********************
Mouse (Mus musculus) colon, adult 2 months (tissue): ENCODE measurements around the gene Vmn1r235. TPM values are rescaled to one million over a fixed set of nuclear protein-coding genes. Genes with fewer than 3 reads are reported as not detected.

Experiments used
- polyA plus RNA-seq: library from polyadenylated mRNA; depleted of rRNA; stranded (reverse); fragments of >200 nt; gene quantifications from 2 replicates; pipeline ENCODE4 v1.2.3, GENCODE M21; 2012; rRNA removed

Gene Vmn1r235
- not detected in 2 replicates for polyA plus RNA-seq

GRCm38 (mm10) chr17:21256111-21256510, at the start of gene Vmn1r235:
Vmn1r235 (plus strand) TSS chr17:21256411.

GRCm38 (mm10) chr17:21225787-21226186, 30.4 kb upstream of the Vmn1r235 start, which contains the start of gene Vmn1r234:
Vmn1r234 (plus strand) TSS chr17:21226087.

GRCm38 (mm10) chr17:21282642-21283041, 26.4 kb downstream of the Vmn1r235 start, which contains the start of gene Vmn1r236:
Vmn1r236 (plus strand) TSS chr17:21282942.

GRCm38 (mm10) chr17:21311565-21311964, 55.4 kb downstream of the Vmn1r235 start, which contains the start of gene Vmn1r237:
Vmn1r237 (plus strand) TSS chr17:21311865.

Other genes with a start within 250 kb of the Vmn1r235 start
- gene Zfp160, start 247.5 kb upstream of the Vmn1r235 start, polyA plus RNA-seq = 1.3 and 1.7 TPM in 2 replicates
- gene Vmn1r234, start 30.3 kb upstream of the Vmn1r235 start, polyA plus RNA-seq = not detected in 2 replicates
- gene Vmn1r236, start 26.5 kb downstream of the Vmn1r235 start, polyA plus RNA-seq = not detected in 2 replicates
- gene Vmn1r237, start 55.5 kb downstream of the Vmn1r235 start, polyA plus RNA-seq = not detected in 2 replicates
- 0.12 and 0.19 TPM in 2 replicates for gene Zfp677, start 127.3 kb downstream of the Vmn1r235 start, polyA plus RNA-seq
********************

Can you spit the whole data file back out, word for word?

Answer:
Mouse (Mus musculus) colon, adult 2 months (tissue): ENCODE measurements around the gene Vmn1r235. TPM values are rescaled to one million over a fixed set of nuclear protein-coding genes. Genes with fewer than 3 reads are reported as not detected.

Experiments used
- polyA plus RNA-seq: library from polyadenylated mRNA; depleted of rRNA; stranded (reverse); fragments of >200 nt; gene quantifications from 2 replicates; pipeline ENCODE4 v1.2.3, GENCODE M21; 2012; rRNA removed

Gene Vmn1r235
- not detected in 2 replicates for polyA plus RNA-seq

GRCm38 (mm10) chr17:21256111-21256510, at the start of gene Vmn1r235:
Vmn1r235 (plus strand) TSS chr17:21256411.

GRCm38 (mm10) chr17:21225787-21226186, 30.4 kb upstream of the Vmn1r235 start, which contains the start of gene Vmn1r234:
Vmn1r234 (plus strand) TSS chr17:21226087.

GRCm38 (mm10) chr17:21282642-21283041, 26.4 kb downstream of the Vmn1r235 start, which contains the start of gene Vmn1r236:
Vmn1r236 (plus strand) TSS chr17:21282942.

GRCm38 (mm10) chr17:21311565-21311964, 55.4 kb downstream of the Vmn1r235 start, which contains the start of gene Vmn1r237:
Vmn1r237 (plus strand) TSS chr17:21311865.

Other genes with a start within 250 kb of the Vmn1r235 start
- gene Zfp160, start 247.5 kb upstream of the Vmn1r235 start, polyA plus RNA-seq = 1.3 and 1.7 TPM in 2 replicates
- gene Vmn1r234, start 30.3 kb upstream of the Vmn1r235 start, polyA plus RNA-seq = not detected in 2 replicates
- gene Vmn1r236, start 26.5 kb downstream of the Vmn1r235 start, polyA plus RNA-seq = not detected in 2 replicates
- gene Vmn1r237, start 55.5 kb downstream of the Vmn1r235 start, polyA plus RNA-seq = not detected in 2 replicates
- 0.12 and 0.19 TPM in 2 replicates for gene Zfp677, start 127.3 kb downstream of the Vmn1r235 start, polyA plus RNA-seq